For instance, it is hard to classify a structured meaningful review of one’s life and one’s humanity as hallucinatory or illusory. Instead, these experiences represent a new understanding of the overall human experience of death. As an intensive care unit physician for more than 10 years, I have seen numerous cases where these reports have been corroborated by my colleagues. In short, these survivors have been known to come back with reports of full consciousness, with lucid, well-structured thought processes and memory formation.
The challenge for us scientifically is understanding how this is possible at a time when all our science tells us the brain shuts down. The fact that these experiences occur is a paradox and suggests the undiscovered entity we call the “self,” “consciousness,” or “psyche” – the thing that makes us who we are – may not become annihilated at the point of so-called death.
 
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#10
agreed. it's also interesting to the angle that Greyson and other NDE researchers are taking... very encouraging... further evidence that these are real scientists exploring the boundaries of what they know. it will be interesting to see whether Alpert is able to follow along.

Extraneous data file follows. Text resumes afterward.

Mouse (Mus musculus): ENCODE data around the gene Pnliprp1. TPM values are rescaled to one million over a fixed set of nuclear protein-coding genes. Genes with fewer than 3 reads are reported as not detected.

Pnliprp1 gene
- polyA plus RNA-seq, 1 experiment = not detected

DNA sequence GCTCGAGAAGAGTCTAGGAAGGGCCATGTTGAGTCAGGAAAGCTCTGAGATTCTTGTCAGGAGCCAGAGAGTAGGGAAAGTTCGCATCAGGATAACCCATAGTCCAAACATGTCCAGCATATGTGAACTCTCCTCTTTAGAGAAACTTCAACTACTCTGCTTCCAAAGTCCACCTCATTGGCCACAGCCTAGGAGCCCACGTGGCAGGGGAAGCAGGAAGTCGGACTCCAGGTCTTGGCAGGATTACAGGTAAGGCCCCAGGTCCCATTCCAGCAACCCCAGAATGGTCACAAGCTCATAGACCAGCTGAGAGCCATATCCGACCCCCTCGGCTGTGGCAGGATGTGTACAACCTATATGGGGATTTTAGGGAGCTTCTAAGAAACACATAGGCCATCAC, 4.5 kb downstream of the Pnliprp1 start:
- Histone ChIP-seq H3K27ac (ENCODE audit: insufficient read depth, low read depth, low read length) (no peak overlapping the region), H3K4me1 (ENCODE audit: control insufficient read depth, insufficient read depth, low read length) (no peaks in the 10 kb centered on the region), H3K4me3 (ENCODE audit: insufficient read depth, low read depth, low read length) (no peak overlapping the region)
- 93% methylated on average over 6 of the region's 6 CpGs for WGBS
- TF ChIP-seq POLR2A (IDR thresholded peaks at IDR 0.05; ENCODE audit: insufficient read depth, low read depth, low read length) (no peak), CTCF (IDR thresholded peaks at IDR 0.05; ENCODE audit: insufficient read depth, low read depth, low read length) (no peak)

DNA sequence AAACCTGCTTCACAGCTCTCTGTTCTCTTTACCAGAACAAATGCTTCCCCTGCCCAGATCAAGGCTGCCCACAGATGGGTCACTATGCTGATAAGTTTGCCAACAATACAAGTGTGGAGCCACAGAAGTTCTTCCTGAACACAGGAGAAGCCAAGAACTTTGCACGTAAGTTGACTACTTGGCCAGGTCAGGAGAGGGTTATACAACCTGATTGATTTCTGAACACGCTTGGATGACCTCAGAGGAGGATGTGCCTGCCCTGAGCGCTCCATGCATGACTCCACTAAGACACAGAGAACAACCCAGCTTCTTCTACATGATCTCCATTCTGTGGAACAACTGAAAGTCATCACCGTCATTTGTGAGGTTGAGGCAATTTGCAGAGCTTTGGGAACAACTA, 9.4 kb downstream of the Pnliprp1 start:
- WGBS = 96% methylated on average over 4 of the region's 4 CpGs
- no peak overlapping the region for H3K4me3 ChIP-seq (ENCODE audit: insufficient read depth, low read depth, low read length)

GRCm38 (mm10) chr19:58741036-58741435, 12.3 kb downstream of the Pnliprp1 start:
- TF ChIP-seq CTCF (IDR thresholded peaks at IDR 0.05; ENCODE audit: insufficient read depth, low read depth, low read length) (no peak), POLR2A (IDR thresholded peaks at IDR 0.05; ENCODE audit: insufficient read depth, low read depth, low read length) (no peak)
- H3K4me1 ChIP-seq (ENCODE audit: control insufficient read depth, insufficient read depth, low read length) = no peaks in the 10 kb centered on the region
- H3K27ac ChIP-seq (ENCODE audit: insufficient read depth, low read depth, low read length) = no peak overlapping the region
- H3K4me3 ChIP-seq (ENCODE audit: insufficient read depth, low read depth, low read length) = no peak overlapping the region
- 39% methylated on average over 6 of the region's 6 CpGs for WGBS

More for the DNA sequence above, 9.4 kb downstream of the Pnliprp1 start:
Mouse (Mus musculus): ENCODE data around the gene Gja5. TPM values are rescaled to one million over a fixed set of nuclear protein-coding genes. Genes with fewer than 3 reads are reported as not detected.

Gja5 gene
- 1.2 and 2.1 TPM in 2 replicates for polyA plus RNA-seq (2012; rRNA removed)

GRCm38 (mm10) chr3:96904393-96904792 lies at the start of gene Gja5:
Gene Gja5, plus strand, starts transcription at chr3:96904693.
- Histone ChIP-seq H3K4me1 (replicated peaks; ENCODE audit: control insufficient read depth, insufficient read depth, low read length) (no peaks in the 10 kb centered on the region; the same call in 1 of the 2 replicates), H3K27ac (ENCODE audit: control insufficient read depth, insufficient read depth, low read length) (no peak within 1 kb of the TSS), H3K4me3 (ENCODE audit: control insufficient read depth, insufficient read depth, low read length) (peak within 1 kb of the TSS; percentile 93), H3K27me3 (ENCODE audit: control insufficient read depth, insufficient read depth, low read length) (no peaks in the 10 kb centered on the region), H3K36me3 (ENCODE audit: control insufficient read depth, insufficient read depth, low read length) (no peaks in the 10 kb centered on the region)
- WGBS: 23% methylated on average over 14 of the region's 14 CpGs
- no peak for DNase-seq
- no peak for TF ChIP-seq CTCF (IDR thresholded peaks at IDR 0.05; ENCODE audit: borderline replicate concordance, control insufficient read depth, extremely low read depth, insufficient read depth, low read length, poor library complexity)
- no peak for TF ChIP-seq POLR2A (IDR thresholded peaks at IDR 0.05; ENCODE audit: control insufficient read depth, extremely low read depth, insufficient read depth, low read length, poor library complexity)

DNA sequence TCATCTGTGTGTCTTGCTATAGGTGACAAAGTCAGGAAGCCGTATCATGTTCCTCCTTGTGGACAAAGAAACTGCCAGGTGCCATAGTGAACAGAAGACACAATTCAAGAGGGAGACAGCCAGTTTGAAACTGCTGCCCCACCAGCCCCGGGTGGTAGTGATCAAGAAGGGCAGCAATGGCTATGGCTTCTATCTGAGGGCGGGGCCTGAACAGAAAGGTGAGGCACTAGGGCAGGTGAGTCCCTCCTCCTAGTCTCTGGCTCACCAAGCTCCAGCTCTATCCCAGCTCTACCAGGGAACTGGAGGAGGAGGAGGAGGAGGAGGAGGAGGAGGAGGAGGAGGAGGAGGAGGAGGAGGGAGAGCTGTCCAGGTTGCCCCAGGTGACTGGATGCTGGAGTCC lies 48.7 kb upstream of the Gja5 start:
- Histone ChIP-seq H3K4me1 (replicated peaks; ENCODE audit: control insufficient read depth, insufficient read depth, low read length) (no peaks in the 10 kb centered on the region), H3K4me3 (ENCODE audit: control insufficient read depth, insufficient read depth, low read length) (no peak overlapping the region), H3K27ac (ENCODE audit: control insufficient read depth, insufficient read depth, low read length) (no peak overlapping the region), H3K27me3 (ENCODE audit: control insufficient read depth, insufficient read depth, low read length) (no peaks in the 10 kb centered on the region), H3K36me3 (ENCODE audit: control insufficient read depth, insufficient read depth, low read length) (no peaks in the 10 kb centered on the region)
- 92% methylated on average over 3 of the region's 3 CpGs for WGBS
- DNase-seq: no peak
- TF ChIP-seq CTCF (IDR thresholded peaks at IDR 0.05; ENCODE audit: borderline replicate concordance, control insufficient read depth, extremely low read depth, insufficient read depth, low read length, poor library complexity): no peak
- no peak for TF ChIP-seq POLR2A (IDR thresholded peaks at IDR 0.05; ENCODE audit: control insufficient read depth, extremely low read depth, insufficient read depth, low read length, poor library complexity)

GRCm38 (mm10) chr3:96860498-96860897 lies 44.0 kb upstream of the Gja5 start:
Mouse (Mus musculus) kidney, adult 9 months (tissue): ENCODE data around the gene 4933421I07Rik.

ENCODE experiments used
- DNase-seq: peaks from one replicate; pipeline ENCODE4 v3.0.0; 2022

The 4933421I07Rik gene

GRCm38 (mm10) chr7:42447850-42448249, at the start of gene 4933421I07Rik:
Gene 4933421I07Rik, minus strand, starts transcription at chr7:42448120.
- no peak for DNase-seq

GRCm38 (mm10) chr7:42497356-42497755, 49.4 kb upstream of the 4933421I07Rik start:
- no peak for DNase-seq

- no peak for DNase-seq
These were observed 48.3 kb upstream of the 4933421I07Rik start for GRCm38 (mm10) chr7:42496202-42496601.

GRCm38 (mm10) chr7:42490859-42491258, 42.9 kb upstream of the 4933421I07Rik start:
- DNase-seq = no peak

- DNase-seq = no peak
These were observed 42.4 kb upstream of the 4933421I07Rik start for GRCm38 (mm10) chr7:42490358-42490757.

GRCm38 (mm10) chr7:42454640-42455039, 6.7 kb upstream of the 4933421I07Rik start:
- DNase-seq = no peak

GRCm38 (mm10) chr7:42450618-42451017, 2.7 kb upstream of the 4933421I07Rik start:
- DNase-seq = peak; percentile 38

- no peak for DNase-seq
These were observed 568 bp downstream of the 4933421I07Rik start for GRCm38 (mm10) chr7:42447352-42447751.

Well he could certainly be CLOBBERED with the Parnia article you gave us--huge thx for that one, Alex!
 
#11
There is Nothing Paranormal About Near-Death ... - Skeptiko

Interview with NDE researcher Dr. Jan Holden unravels the claim, “there is nothing paranormal about near-death experiences.”

Join Skeptiko host Alex Tsakiris for an interview with University of North Texas professor, Dr. Jan Holden, co-author of, The Handbook of Near-Death Experiences. During the interview Holden discusses her research into near-death experiences:

Alex Tsakiris: I wanted you to help me work through this paper titled, “There is Nothing Paranormal About Near-Death Experiences.”

Let me start out with the first question, what are they reporting on here? What’s the news? Have they done any original research in this paper?

Dr. Holden: I didn’t see any original research. What I saw was a compilation of theories and results that have been published for quite some time, and have been answered in—you mentioned The Handbook of Near-Death Experiences.

What I noticed about this article is that it’s citing a lot of old sources that have been responded to, and they did not even mention, let alone respond to, those responses.

Alex Tsakiris: Let’s get to the meat of their paper—I’ll give you this quote: “Contrary to popular belief, research suggests that there is nothing paranormal about these experiences. Instead, near-death experiences are the manifestation of normal brain function gone awry.”

I know from your continuing education course on near-death experience science there are at least 10 prospective NDE studies with in-hospitals patients. I don’t think one of them would support this conclusion. What research are they citing to support their claim?

Dr. Holden: I don’t know. The material that’s out there actually supports a different conclusion. To quote my colleague Bruce Greyson, “If you ignore everything paranormal about NDEs then it’s easy to conclude that there is nothing paranormal about them.”